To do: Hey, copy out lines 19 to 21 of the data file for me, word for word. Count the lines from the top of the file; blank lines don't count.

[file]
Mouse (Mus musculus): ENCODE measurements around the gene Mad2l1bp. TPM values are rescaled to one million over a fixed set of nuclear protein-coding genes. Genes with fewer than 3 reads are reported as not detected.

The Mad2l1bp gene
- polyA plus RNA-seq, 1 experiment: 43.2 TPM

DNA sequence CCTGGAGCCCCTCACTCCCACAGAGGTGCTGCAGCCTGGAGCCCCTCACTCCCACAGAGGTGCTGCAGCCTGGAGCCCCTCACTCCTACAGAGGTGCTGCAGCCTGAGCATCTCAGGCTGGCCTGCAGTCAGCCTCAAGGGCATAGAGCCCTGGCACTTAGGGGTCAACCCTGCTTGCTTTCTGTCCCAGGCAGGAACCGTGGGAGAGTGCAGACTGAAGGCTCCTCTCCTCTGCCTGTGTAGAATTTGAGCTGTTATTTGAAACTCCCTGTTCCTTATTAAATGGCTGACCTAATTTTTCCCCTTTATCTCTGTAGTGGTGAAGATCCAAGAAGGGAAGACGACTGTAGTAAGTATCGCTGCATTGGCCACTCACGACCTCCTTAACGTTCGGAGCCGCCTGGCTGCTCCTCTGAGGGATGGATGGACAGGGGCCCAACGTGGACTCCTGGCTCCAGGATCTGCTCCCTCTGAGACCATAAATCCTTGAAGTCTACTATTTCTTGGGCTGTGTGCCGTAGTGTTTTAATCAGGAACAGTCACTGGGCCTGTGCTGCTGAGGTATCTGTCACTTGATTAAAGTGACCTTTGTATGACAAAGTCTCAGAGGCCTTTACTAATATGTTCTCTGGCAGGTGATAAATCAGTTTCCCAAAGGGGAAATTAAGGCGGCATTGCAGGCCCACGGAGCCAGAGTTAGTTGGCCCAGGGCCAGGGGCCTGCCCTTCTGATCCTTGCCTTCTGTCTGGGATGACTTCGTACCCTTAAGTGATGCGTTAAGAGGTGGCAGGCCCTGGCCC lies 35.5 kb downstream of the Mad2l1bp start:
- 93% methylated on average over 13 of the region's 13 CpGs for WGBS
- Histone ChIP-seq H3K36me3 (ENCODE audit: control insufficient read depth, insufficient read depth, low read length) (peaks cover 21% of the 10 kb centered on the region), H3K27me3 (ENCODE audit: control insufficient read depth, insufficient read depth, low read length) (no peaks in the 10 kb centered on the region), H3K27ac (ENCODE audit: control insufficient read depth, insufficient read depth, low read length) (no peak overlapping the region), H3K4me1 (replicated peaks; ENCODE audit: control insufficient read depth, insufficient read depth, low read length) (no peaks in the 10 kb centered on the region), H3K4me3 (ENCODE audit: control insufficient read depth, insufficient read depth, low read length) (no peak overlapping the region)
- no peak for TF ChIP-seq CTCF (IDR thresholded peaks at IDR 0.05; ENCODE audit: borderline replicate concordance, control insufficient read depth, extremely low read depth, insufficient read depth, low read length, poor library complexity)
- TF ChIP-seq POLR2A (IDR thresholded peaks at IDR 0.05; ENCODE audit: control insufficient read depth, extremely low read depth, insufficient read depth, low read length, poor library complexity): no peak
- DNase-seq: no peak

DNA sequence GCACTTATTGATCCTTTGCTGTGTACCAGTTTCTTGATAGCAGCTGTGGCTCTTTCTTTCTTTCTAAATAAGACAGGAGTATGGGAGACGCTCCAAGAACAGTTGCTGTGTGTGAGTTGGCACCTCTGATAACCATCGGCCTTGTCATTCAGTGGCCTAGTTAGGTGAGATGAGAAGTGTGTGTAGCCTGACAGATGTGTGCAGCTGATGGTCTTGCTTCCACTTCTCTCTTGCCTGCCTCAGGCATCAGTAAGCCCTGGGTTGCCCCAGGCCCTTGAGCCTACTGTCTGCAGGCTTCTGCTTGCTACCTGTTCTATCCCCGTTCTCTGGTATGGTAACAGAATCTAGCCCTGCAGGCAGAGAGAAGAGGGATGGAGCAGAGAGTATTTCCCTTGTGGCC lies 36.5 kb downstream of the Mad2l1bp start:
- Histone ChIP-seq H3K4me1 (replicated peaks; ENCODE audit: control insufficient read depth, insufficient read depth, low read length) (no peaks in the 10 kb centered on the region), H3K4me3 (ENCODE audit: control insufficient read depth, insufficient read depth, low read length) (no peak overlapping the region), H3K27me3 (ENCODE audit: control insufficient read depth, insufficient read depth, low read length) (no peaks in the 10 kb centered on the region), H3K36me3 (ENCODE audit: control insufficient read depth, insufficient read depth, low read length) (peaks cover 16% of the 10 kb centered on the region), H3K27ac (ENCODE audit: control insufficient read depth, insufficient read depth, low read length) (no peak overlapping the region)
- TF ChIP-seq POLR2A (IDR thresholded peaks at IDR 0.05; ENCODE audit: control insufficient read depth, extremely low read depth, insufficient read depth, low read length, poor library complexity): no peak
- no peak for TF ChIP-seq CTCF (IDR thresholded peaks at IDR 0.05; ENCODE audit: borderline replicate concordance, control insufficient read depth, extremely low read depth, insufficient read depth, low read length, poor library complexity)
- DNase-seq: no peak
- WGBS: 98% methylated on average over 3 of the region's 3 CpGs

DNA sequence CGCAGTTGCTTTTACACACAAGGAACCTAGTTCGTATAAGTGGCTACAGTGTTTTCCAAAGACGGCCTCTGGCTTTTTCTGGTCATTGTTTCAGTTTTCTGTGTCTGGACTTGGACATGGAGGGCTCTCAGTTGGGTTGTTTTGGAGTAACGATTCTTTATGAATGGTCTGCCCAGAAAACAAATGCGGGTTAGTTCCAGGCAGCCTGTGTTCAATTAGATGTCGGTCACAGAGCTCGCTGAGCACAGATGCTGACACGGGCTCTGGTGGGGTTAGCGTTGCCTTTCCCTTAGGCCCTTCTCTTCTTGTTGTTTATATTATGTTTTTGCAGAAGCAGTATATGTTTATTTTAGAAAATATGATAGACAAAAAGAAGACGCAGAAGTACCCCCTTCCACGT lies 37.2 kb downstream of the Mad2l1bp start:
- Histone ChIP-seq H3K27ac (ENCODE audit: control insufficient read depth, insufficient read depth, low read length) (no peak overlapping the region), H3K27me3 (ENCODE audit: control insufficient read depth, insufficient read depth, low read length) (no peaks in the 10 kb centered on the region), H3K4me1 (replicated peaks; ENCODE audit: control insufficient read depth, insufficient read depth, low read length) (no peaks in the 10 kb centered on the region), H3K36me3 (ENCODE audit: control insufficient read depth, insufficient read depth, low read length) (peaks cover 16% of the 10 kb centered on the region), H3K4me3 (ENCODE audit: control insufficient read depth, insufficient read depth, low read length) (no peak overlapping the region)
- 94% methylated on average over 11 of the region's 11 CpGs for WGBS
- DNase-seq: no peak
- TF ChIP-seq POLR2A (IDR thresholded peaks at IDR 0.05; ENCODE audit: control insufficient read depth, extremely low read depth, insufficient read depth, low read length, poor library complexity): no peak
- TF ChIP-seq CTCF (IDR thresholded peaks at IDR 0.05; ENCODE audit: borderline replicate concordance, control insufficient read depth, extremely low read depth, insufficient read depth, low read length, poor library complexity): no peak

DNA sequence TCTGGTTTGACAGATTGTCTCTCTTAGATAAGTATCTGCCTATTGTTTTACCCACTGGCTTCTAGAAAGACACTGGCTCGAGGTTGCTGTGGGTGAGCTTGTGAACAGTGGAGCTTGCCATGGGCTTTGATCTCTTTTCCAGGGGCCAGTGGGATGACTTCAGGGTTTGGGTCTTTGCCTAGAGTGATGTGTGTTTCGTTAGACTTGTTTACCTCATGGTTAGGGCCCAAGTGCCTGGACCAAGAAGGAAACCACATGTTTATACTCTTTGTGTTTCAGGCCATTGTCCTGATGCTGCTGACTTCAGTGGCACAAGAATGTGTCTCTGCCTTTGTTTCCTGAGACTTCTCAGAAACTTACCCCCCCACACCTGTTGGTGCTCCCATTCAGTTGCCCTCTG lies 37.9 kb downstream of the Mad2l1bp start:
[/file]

- DNase-seq: no peak
- TF ChIP-seq POLR2A (IDR thresholded peaks at IDR 0.05; ENCODE audit: control insufficient read depth, extremely low read depth, insufficient read depth, low read length, poor library complexity): no peak
- TF ChIP-seq CTCF (IDR thresholded peaks at IDR 0.05; ENCODE audit: borderline replicate concordance, control insufficient read depth, extremely low read depth, insufficient read depth, low read length, poor library complexity): no peak